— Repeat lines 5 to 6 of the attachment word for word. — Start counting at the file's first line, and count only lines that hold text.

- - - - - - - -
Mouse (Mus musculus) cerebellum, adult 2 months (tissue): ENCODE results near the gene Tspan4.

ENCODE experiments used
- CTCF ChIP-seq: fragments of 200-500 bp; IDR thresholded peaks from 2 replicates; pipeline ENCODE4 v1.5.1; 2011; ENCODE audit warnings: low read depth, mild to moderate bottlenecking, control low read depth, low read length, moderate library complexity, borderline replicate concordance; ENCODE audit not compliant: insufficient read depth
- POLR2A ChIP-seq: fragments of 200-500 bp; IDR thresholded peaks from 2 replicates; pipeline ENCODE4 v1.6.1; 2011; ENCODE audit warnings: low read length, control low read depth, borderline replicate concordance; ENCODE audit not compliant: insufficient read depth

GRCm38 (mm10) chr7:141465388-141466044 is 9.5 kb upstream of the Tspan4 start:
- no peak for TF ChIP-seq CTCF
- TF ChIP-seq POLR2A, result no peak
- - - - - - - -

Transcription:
GRCm38 (mm10) chr7:141465388-141466044 is 9.5 kb upstream of the Tspan4 start:
- no peak for TF ChIP-seq CTCF